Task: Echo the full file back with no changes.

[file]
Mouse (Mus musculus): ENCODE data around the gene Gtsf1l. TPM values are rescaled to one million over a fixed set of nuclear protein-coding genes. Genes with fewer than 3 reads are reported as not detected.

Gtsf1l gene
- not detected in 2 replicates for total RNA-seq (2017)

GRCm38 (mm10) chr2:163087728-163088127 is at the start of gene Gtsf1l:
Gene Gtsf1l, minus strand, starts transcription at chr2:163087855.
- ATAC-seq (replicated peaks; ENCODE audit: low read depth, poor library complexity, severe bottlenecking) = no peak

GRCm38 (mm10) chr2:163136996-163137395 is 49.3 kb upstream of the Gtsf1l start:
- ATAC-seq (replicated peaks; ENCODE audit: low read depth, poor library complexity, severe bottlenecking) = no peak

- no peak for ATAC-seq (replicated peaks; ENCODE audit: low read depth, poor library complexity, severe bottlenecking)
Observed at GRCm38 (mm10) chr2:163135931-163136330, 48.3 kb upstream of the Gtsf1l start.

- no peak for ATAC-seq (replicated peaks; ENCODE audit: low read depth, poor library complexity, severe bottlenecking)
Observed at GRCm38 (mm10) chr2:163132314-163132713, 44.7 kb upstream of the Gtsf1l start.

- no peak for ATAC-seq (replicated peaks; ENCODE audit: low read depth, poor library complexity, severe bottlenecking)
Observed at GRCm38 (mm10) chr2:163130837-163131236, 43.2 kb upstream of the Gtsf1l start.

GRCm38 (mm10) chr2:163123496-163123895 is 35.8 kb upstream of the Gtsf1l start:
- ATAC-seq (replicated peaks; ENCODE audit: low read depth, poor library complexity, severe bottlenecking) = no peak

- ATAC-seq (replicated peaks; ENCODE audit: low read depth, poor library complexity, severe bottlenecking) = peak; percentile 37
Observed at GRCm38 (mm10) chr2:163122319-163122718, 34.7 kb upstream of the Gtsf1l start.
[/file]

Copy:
Mouse (Mus musculus): ENCODE data around the gene Gtsf1l. TPM values are rescaled to one million over a fixed set of nuclear protein-coding genes. Genes with fewer than 3 reads are reported as not detected.

Gtsf1l gene
- not detected in 2 replicates for total RNA-seq (2017)

GRCm38 (mm10) chr2:163087728-163088127 is at the start of gene Gtsf1l:
Gene Gtsf1l, minus strand, starts transcription at chr2:163087855.
- ATAC-seq (replicated peaks; ENCODE audit: low read depth, poor library complexity, severe bottlenecking) = no peak

GRCm38 (mm10) chr2:163136996-163137395 is 49.3 kb upstream of the Gtsf1l start:
- ATAC-seq (replicated peaks; ENCODE audit: low read depth, poor library complexity, severe bottlenecking) = no peak

- no peak for ATAC-seq (replicated peaks; ENCODE audit: low read depth, poor library complexity, severe bottlenecking)
Observed at GRCm38 (mm10) chr2:163135931-163136330, 48.3 kb upstream of the Gtsf1l start.

- no peak for ATAC-seq (replicated peaks; ENCODE audit: low read depth, poor library complexity, severe bottlenecking)
Observed at GRCm38 (mm10) chr2:163132314-163132713, 44.7 kb upstream of the Gtsf1l start.

- no peak for ATAC-seq (replicated peaks; ENCODE audit: low read depth, poor library complexity, severe bottlenecking)
Observed at GRCm38 (mm10) chr2:163130837-163131236, 43.2 kb upstream of the Gtsf1l start.

GRCm38 (mm10) chr2:163123496-163123895 is 35.8 kb upstream of the Gtsf1l start:
- ATAC-seq (replicated peaks; ENCODE audit: low read depth, poor library complexity, severe bottlenecking) = no peak

- ATAC-seq (replicated peaks; ENCODE audit: low read depth, poor library complexity, severe bottlenecking) = peak; percentile 37
Observed at GRCm38 (mm10) chr2:163122319-163122718, 34.7 kb upstream of the Gtsf1l start.